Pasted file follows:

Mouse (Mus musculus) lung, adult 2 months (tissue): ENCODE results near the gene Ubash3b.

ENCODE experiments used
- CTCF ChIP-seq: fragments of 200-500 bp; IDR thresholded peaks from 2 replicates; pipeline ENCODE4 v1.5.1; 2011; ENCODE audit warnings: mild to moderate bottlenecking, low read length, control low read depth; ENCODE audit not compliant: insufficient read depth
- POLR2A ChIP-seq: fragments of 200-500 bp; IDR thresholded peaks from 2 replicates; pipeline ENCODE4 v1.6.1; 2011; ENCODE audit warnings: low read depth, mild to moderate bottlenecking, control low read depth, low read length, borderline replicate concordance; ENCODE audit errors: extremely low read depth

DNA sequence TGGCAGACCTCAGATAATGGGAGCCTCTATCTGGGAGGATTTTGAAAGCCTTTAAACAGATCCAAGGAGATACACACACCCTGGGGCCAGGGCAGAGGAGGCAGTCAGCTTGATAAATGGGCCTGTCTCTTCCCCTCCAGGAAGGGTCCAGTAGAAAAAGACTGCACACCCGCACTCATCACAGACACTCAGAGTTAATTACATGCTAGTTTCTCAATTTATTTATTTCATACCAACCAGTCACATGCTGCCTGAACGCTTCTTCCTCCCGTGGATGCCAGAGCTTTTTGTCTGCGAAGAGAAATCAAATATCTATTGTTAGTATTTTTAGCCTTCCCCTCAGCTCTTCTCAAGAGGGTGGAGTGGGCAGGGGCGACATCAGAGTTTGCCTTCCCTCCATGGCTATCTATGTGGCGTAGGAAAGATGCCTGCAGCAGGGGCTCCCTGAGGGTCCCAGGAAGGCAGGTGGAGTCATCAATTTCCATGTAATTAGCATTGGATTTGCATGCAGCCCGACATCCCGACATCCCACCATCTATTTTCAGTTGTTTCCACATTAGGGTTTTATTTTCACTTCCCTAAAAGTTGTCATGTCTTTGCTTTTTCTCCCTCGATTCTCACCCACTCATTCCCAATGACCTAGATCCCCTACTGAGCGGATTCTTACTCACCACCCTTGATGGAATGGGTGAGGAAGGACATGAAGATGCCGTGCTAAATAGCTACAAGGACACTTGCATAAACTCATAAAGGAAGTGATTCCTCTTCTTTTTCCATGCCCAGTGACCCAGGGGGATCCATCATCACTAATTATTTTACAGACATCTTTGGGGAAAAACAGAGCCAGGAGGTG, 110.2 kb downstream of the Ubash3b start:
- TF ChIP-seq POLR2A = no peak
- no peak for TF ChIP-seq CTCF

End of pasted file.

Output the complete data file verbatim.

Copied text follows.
Mouse (Mus musculus) lung, adult 2 months (tissue): ENCODE results near the gene Ubash3b.

ENCODE experiments used
- CTCF ChIP-seq: fragments of 200-500 bp; IDR thresholded peaks from 2 replicates; pipeline ENCODE4 v1.5.1; 2011; ENCODE audit warnings: mild to moderate bottlenecking, low read length, control low read depth; ENCODE audit not compliant: insufficient read depth
- POLR2A ChIP-seq: fragments of 200-500 bp; IDR thresholded peaks from 2 replicates; pipeline ENCODE4 v1.6.1; 2011; ENCODE audit warnings: low read depth, mild to moderate bottlenecking, control low read depth, low read length, borderline replicate concordance; ENCODE audit errors: extremely low read depth

DNA sequence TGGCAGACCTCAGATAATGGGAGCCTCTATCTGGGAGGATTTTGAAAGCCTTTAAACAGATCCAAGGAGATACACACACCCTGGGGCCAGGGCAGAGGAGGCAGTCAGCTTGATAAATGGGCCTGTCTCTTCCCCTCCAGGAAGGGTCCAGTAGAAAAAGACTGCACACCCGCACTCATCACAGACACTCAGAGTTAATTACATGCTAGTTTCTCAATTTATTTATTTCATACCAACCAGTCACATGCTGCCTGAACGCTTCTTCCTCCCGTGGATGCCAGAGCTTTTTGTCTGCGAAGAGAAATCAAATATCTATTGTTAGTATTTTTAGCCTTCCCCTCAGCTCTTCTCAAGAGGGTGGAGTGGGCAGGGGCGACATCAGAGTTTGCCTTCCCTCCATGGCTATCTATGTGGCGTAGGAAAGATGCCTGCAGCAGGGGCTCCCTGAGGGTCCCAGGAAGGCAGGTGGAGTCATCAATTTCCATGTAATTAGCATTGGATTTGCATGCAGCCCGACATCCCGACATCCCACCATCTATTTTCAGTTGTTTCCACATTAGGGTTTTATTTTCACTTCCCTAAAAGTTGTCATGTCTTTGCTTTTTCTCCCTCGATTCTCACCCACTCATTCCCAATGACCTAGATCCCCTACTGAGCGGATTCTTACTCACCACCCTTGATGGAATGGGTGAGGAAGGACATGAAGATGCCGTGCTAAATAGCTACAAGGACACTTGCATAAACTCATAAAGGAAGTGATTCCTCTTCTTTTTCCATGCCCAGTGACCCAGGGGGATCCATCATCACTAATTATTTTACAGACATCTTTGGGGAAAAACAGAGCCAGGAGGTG, 110.2 kb downstream of the Ubash3b start:
- TF ChIP-seq POLR2A = no peak
- no peak for TF ChIP-seq CTCF